Beckworth: Yeah. As I read that, it reminded me one of the critiques of capital controls is that corruption will emerge and as an economy as big as China, it's hard to imagine a really, truly secure fence that can be put all around that economy. And secondly, as you mention in your book, they don't have the institutions and the levels of courts and rule law and all those things that can truly enforce those barriers to keep capital from flowing out. Let's move on to the next thing, so, we've got capital account opening, and the next element is the internationalization or how widely used the currency in China is becoming. And you mention a number of examples. It's not quite yet what we call a vehicle currency, where other countries, we use it as transaction purposes between two other currencies. But tell us, how is it progressing in general? Is it going in the right direction?
Internationalization of Chinese Currency
Prasad: It certainly made a lot of progress given that it was starting from basically zero in a variety of criteria related to internationalization. If you look at the amount of international trade transactions that are being denominated and settled using RMB, rather than a vehicle currency like dollar, that went from virtually nothing, to nearly one-third of China's overall trade, a couple of years ago. That number has since fallen back because of all the concerns about the RMB to about 23%, 24%. But still, from a start of zero, basically four or five years ago, that is not a trivial amount. The RMB now accounts for about 2% of global payments. That may seem like a very small number, but that puts China now among the top five or six currencies in terms of global payments.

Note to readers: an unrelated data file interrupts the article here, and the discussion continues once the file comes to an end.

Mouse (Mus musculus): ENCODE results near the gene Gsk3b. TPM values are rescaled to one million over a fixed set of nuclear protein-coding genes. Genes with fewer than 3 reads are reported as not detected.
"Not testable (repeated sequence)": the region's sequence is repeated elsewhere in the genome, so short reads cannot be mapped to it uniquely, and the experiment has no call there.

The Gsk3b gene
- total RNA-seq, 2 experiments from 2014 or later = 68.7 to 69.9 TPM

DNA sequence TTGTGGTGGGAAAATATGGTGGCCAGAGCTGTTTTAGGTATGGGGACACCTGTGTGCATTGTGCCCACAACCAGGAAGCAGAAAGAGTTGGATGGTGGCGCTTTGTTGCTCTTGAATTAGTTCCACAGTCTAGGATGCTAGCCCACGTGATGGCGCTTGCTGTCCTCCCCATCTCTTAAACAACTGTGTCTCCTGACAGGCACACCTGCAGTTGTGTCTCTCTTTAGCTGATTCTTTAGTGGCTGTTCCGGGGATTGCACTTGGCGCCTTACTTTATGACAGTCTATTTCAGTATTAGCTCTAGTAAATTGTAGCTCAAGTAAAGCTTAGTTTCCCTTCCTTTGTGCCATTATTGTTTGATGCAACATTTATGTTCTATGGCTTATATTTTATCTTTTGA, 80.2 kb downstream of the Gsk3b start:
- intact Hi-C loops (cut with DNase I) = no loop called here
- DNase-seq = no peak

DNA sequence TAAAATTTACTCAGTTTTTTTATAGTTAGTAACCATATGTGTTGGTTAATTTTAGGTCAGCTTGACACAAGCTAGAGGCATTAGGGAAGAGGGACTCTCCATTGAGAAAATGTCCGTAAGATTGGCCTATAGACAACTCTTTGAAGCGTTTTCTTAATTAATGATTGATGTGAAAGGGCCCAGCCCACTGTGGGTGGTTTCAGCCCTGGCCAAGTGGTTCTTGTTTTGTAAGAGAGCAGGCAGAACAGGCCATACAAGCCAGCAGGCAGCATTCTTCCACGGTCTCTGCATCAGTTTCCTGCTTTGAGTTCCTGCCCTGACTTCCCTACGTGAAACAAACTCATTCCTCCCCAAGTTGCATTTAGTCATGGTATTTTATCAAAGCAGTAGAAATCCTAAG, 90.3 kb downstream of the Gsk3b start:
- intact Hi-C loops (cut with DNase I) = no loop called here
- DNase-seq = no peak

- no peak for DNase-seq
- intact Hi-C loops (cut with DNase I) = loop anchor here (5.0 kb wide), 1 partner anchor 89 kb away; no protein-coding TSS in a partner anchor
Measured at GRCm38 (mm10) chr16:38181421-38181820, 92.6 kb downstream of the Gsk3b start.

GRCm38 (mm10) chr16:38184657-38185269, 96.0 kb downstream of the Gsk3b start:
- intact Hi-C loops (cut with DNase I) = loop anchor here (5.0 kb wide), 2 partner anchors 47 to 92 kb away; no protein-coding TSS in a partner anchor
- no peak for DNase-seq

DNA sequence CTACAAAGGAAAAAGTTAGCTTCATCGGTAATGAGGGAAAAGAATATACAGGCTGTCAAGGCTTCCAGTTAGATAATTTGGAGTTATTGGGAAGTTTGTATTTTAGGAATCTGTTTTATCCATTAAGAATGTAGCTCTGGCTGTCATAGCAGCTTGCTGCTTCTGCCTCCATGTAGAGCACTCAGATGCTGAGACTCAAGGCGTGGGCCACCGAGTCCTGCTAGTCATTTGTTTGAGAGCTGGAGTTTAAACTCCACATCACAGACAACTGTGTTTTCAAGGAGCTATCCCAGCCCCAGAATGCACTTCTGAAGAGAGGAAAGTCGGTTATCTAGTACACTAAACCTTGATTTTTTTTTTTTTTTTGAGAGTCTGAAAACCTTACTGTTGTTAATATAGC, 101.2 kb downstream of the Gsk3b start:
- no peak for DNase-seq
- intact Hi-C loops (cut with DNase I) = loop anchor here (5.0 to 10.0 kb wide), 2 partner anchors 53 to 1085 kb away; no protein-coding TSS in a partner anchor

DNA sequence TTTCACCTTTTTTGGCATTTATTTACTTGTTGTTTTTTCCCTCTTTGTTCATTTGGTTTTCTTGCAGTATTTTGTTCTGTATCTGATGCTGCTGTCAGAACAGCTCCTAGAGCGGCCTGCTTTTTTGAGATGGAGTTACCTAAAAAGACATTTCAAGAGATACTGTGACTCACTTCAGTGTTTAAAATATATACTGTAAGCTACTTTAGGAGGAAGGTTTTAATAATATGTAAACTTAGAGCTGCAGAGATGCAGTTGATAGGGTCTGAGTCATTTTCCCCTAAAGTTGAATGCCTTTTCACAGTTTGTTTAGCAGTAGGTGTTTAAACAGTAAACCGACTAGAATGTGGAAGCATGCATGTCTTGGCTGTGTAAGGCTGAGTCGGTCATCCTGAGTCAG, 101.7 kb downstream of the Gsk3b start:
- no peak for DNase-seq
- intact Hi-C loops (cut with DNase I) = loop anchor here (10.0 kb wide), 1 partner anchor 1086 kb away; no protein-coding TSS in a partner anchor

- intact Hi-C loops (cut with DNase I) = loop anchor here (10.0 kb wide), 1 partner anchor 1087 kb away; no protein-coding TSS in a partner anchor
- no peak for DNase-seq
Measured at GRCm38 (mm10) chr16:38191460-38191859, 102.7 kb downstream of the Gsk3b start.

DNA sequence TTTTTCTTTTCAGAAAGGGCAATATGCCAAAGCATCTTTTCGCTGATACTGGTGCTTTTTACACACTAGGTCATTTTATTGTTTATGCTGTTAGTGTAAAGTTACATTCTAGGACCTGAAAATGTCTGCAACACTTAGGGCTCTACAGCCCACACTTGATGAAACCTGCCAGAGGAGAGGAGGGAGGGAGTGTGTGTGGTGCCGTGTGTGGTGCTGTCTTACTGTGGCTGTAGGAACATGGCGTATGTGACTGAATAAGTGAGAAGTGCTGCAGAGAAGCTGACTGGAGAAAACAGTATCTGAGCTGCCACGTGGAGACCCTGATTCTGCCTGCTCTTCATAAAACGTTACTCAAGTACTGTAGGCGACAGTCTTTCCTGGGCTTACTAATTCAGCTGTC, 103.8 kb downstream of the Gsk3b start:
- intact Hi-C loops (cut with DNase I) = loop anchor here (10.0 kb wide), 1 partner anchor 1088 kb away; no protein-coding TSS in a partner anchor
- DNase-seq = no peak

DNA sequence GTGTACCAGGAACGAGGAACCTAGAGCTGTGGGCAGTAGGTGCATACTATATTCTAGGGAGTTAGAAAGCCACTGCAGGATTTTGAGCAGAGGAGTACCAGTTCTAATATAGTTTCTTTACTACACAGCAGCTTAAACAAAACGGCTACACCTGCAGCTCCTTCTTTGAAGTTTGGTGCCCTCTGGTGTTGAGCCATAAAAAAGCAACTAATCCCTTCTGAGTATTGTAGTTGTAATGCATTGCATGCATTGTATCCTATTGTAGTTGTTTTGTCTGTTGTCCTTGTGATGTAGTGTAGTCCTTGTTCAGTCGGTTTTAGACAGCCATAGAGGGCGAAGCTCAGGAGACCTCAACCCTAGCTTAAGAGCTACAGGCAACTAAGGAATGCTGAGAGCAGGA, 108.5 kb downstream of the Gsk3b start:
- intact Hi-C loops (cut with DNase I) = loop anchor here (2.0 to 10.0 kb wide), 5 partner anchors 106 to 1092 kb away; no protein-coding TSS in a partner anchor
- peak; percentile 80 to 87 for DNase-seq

Prasad: The dollar, of course, dominates, the euro comes well behind. But most of the currencies account for a very, very trivial fraction of global payments. So, the RMB is making progress. If you look at the amount of RMB-denominated deposits offshore, the amount of RMB-denominated bonds being issued by corporations in the Hong Kong market, those numbers rose very impressively in the first four or five years, after China started making a push for its currency to become an international currency. All of these measures have leveled off in the last couple of years, and some of, in fact, receded a little bit. But I think if China plays its cards right, by continuing to open its capital account, trying to reform its financial system and its economy more broadly, it will continue its progress as an important international currency.